Symposium Draws National Audience for Dialogue on Bridging the Gap in Concussion Management Best Practices

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St. David’s HealthCare recently presented Concussion Compliance’s “Bridging the Gap on Best Practices in Concussion Management.” The day long program facilitated education and discussion – bringing together medical experts and practitioners – to help bridge the gap between what we know today as best available science and how to implement guidelines into best clinical practice.

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Concussion Compliance

Many thanks to our sponsors who confirmed our thinking that there's no limit to what we can accomplish when we work together. - Bridgett Wallace, co-founder of Concussion Compliance

Please, it’s much more than just a ding. Return to Learn before Return to Play. When in doubt, sit them out. These are just a few of the messages more than 100 healthcare providers heard at the “Bridging the Gap on Best Practices in Concussion Management” symposium recently held in Austin.

“Concussions are injuries that don’t play favorites--they can occur in any sport, at any level, at any age,” said Theodore Spinks, MD, chair of the symposium program planning committee. “And, whether they’re occurring more frequently or we’re getting better at recognizing them, research continues to underscore the seriousness and potential for long-term consequences.” Dr. Spinks is a board certified neurosurgeon who serves on the CDC Expert Panel for Pediatric Mild Traumatic Brain Injury.

Sponsored by St. David's HealthCare, the goal for the symposium was to host discussions that crossed traditional boundaries to help healthcare providers serve young athletes with today’s best thinking on concussion treatment. “Feedback from the attendees indicates we accomplished that and much more," said Spinks.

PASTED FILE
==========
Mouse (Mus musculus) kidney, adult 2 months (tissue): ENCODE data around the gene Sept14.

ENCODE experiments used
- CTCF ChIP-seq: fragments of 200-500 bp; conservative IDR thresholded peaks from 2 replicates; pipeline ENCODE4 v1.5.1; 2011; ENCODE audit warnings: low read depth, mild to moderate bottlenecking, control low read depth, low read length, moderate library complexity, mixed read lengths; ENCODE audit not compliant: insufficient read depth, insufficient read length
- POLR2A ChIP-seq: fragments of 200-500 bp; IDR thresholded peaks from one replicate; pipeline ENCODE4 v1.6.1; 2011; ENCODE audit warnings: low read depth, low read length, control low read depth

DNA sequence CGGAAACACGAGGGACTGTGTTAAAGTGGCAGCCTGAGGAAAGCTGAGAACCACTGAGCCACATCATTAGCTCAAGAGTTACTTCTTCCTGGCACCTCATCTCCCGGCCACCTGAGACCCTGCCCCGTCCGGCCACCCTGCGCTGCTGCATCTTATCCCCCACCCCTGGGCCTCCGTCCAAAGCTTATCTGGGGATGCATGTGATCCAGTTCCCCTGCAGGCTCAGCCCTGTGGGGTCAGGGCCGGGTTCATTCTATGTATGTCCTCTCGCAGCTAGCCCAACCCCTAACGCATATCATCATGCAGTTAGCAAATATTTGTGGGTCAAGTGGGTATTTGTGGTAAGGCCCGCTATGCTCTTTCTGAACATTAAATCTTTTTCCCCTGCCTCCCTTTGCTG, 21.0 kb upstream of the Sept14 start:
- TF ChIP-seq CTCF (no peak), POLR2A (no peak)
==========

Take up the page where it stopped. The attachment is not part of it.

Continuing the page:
Attendees heard from experts in neurosciences; cognitive, vestibular, and vision testing; sports medicine and athletic training. Several presenters referred to best practice concussion management strategies as care that includes cognitive, balance/vestibular, and vision components; and may come from a variety of sources, including athletic trainers, team physicians, emergency medicine doctors, family practitioners, physical therapists, neuropsychologists, and other allied health professionals including school nurses.

“A concussion is a brain injury,” said Michael Reardon, M.D. “It is caused by traumatic force–either a direct hit to the head or an indirect blow to the body.”

Reardon reviewed common concussion signs and symptoms. Athlete complaints often include headaches, dazed or foggy feeling, blurry vision, sensitivity to light, and dizziness. There are also the factors others can observe including lethargy, loss of muscle tone, slow speech, aimless pacing, detachment from game, withdrawal, and memory loss. There are some symptoms that are predictive of prolonged recovery.

Dr. Steven Erickson, Medical Director of Banner Concussion Center, Phoenix, as well as the medical consultant for Major League Baseball caring for the umpires, served as the key note speaker. Dr. Erickson serves on the Major League Baseball Medical Advisory and Mild Traumatic Brain Injury committees. He reminded attendees of the misconception that an athlete needs to lose consciousness to be considered concussed. “Recent literature reviews fail to support loss of consciousness as a predictor in either concussion severity or the return-to-play timeframe,” said Erickson.

“While the recovery timeframe varies by the athlete and the injury, we know amnesia may predict prolonged recovery from a concussion,” noted Erickson. “Also, dizziness immediately following injury is predictive of prolonged symptoms; as are persistent fogginess and difficulty concentrating.”